The work of Melbourne based painter Dagmar Cyrulla contains a captivating psychological quality, and often raises more questions than it answers. No one renders the complexity of human relations quite like Cyrulla. This is from an article published in Trouble magazine, in 2008, about her solo show ‘Watched and Watching.’
What goes on behind closed doors is the subject for Dagmar Cyrulla’s most recent body of work, Watched and Watching. Cyrulla has captured an interior, domestic realm that abounds with suburban familiarity. However it is the relationships played out on this private stage that are the true subject of these skilfully rendered oils and works on paper. This hidden terrain is charted through a language of glances and gestures that resonate with emotional and psychological charge.
Some pieces such as Getting Ready, feature heavily pregnant women as they distractedly watch the television or get changed. These works in particular appear languid with the atmosphere of an impending event, while others such as Judged and the Visitor contain the trace of what may have just past. The echo of harsh words spoken, or perhaps the tension before they are uttered. In The Couple two people lay next to each other back to back. While they are both curled up and make no physical contact, their bodies express a complete familiarity with each other. A simultaneous distance and closeness that is immediately identifiable.
Cleary Cyrulla is comfortable in the domain of the ‘private moment’, and cites Eric Fischl and Edward Hopper as influential in this. Yet there is no sense of intrusion that voyeuristic works of this nature often necessarily contain. But rather we are allowed inside for a glimpse at what lies behind the public facade of Cyrulla’s protagonists, and to guess what thoughts certain actions might betray. Indeed some works like Judged invite us in, through a direct stare which at once confronts and challenges the viewer to reciprocate.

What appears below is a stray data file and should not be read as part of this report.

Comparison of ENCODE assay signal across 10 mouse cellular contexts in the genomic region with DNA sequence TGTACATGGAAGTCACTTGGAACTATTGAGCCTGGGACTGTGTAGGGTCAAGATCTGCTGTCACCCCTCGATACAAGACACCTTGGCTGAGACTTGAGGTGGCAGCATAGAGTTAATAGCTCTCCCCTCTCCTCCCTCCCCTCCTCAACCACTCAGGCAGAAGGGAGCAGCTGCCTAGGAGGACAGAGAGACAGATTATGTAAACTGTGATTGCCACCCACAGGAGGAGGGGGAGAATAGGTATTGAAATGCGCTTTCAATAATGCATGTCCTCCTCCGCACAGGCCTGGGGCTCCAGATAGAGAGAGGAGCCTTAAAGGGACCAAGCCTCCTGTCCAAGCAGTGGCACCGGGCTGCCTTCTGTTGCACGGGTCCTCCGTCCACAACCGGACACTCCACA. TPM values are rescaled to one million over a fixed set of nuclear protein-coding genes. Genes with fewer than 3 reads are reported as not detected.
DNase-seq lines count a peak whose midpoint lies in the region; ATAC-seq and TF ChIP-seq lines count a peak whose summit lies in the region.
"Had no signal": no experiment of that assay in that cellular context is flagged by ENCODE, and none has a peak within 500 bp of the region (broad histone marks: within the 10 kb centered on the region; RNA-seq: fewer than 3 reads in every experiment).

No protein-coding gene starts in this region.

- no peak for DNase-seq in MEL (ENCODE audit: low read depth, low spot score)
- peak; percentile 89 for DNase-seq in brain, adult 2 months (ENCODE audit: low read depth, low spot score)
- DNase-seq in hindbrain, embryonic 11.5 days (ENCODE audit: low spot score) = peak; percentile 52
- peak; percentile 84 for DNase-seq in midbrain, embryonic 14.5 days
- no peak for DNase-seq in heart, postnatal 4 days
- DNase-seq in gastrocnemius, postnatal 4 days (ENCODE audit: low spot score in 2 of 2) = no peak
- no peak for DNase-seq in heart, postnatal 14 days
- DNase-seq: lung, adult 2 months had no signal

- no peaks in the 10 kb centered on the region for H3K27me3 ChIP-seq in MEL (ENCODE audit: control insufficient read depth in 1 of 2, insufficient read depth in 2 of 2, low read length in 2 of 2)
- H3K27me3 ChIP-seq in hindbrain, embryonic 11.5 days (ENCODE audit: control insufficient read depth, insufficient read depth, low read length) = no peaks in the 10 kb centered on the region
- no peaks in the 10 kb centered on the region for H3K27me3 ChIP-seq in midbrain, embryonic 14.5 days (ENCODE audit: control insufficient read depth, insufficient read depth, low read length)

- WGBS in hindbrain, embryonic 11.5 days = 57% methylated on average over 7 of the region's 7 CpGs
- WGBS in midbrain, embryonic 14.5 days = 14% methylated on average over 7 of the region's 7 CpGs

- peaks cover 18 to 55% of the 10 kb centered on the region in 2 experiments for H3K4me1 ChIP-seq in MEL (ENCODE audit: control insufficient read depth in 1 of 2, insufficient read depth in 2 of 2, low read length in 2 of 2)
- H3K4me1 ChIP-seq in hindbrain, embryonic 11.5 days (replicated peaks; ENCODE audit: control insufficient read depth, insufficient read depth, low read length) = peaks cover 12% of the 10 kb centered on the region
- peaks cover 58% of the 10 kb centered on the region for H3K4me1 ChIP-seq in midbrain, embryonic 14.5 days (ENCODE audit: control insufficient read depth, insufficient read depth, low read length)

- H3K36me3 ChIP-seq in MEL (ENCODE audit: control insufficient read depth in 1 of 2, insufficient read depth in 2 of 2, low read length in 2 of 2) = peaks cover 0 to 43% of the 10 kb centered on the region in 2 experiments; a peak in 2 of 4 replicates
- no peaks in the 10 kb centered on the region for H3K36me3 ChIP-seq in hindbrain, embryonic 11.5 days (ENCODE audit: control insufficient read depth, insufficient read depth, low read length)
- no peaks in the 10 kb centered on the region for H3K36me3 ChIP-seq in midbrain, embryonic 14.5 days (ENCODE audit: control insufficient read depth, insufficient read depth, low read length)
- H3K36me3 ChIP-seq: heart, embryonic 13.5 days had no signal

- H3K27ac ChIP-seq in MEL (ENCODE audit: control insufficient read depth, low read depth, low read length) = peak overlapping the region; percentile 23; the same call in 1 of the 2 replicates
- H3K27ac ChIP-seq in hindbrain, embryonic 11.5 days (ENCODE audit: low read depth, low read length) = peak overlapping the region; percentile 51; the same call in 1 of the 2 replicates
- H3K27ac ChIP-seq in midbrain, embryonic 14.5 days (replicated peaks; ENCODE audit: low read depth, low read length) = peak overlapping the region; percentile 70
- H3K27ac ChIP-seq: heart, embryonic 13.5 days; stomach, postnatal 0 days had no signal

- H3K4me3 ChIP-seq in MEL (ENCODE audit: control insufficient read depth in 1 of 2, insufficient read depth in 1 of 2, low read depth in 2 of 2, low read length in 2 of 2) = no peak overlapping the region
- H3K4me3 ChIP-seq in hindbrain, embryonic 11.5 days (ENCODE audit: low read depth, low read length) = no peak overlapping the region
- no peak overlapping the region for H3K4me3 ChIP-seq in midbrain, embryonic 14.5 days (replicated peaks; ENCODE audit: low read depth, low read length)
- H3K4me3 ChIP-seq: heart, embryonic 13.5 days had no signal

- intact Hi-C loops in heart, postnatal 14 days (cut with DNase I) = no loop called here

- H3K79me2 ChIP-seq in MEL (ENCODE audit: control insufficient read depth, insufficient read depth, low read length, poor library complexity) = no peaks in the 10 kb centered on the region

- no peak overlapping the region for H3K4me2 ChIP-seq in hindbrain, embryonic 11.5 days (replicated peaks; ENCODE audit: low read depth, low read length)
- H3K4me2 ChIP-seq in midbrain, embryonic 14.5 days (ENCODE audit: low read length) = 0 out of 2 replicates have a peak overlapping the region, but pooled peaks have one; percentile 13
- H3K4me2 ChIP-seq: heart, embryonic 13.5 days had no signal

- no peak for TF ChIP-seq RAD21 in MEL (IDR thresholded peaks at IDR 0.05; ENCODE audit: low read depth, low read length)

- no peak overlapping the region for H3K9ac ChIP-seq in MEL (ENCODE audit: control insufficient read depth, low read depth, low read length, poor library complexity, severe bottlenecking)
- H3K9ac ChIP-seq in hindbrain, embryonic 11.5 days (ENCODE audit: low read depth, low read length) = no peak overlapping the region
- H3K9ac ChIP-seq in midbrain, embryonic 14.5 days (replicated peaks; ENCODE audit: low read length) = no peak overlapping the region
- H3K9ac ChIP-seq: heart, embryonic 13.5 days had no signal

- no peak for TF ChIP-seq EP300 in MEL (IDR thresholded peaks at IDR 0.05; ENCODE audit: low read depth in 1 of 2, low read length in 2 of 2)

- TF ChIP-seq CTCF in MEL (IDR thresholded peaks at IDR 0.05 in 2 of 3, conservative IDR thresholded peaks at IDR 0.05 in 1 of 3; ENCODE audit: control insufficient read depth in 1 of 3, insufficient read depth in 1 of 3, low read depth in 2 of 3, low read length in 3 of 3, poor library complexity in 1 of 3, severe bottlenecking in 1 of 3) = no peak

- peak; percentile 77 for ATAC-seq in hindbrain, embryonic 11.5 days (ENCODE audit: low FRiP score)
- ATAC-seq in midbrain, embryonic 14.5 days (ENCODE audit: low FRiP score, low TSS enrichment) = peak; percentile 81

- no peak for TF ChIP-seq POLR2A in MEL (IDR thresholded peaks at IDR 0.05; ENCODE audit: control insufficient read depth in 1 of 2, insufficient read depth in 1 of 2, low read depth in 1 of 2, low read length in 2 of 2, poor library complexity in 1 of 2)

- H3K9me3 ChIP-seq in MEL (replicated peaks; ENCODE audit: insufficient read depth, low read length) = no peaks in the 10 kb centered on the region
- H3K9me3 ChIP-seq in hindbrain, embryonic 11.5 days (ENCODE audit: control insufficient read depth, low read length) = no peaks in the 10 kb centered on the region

The artist adeptly captures the space within each room, her restless brush giving the pillows, drapery, and the air that surrounds them as much attention as the figures which populate these works. Yet the real strength of these paintings is not in their convincing rendition of space, light and anatomical accuracy, though these things are handled well. It is in their expression of the small stories which take place in every life, every day. They are distinctly un-monumental – and successfully blend gravity and poignancy without any trace of saccharine sentiment.
© Marguerite Brown, 2008